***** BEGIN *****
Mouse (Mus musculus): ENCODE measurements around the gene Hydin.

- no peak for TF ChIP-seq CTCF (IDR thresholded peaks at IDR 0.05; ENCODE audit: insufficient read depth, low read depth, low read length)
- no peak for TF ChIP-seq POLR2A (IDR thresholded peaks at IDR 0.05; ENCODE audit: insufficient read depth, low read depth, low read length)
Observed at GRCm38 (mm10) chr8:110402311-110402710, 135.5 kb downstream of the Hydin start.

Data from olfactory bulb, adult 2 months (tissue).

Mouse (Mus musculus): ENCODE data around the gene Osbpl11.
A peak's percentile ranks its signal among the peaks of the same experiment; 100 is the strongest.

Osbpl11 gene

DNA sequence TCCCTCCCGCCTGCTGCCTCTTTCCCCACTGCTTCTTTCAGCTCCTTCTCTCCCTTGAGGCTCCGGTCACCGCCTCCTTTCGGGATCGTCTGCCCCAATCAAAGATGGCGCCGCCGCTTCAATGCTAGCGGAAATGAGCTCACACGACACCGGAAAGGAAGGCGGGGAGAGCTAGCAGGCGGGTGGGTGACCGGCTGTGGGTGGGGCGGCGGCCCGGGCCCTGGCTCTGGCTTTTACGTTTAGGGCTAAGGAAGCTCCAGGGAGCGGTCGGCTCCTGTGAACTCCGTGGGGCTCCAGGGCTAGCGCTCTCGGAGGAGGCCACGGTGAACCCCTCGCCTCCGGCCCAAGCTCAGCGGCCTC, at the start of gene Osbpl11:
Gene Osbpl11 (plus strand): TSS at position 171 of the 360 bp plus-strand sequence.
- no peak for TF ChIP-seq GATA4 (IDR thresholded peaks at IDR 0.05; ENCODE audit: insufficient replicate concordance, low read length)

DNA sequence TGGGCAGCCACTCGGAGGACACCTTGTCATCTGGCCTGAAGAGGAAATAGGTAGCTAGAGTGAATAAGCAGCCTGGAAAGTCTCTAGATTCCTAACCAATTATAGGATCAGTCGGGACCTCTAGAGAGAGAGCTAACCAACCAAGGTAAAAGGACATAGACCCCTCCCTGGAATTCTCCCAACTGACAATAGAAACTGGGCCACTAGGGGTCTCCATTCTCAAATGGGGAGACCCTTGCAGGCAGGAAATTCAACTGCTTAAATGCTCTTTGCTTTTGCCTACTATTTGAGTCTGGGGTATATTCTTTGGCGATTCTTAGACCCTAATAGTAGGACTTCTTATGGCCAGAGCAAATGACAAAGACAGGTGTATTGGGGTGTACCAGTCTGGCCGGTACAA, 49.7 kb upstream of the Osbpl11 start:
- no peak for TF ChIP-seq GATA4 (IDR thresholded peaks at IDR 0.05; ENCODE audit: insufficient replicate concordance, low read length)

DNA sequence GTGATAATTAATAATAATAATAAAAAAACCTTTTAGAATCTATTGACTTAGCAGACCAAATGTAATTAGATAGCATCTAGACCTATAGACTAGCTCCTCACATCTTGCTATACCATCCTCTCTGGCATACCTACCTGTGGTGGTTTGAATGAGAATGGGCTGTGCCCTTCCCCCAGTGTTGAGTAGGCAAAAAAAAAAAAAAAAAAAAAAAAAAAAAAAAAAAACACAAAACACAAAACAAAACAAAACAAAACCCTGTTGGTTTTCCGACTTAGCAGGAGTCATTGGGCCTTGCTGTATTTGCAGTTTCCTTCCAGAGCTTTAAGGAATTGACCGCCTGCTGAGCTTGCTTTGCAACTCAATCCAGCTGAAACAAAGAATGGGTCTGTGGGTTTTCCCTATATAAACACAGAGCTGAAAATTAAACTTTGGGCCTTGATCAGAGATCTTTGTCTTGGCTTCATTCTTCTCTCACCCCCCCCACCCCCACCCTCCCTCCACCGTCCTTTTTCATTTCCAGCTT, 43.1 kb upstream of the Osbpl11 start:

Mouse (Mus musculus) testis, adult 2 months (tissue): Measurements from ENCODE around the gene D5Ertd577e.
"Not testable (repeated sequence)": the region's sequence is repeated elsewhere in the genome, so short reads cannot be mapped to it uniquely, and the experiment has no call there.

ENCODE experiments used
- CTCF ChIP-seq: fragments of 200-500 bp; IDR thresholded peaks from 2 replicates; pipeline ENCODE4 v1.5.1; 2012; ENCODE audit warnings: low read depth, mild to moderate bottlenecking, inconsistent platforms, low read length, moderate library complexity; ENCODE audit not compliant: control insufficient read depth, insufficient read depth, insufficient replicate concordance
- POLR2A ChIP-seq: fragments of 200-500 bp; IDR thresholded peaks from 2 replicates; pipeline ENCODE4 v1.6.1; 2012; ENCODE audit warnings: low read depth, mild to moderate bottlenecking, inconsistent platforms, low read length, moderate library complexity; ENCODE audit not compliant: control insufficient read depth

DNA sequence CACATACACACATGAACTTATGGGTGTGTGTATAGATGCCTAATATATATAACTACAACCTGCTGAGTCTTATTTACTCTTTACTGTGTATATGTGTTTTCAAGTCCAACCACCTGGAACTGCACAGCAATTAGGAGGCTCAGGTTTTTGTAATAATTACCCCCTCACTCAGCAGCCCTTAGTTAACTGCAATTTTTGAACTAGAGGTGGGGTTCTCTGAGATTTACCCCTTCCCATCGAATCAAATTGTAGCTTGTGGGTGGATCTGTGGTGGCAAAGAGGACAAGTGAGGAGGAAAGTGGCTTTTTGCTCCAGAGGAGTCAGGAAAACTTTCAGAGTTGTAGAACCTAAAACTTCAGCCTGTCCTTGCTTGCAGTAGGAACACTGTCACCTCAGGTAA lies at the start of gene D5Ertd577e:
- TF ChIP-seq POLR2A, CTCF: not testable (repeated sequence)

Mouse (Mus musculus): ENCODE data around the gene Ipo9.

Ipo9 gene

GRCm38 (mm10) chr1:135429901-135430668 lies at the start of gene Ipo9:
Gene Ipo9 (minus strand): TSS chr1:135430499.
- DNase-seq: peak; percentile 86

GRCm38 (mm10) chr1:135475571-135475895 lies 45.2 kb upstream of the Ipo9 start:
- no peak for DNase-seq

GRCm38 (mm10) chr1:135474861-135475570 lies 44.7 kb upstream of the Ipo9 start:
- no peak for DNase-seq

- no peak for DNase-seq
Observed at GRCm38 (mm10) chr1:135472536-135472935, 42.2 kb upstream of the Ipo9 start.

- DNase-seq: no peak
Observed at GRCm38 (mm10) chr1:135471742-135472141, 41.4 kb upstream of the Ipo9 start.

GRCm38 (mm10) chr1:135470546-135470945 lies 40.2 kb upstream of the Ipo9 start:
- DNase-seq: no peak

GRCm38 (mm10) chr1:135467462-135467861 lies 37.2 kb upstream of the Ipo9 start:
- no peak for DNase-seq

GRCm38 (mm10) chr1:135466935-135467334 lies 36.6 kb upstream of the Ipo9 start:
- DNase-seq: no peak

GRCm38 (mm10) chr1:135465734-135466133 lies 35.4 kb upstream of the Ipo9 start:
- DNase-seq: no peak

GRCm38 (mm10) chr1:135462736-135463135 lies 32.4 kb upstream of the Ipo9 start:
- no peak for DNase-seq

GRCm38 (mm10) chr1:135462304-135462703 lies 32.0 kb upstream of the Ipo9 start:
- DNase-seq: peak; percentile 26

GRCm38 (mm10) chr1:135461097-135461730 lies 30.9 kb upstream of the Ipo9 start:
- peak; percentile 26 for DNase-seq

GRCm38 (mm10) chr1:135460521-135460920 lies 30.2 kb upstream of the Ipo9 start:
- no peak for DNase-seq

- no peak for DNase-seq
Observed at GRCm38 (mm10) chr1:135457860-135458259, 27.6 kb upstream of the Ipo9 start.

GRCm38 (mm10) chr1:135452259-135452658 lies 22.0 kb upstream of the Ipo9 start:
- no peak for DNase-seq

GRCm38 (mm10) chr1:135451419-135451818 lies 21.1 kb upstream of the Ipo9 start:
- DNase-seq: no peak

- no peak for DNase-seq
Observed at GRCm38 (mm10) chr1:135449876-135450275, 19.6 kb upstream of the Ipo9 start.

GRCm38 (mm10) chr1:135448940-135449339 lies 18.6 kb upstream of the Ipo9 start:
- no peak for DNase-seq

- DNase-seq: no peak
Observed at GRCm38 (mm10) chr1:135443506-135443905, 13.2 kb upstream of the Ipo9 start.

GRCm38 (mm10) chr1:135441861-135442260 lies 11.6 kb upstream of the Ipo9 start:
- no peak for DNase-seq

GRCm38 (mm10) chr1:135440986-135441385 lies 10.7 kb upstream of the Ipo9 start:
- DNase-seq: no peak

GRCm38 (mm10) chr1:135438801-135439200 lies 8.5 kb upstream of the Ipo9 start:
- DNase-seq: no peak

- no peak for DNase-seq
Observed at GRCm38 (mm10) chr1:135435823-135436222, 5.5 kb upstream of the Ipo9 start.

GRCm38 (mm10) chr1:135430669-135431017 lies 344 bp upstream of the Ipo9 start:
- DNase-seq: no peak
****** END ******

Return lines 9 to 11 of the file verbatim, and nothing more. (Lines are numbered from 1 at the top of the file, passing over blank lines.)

DNA sequence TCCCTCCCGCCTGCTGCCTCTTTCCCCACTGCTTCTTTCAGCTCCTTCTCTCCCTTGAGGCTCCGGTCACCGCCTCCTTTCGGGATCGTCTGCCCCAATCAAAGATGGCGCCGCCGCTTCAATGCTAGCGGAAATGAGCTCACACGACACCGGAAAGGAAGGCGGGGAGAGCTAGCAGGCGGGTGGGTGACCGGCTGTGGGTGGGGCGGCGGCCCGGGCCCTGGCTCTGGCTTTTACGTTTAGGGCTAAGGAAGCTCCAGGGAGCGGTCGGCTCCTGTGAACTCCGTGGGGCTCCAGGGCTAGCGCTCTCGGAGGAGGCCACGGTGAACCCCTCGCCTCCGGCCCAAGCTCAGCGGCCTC, at the start of gene Osbpl11:
Gene Osbpl11 (plus strand): TSS at position 171 of the 360 bp plus-strand sequence.
- no peak for TF ChIP-seq GATA4 (IDR thresholded peaks at IDR 0.05; ENCODE audit: insufficient replicate concordance, low read length)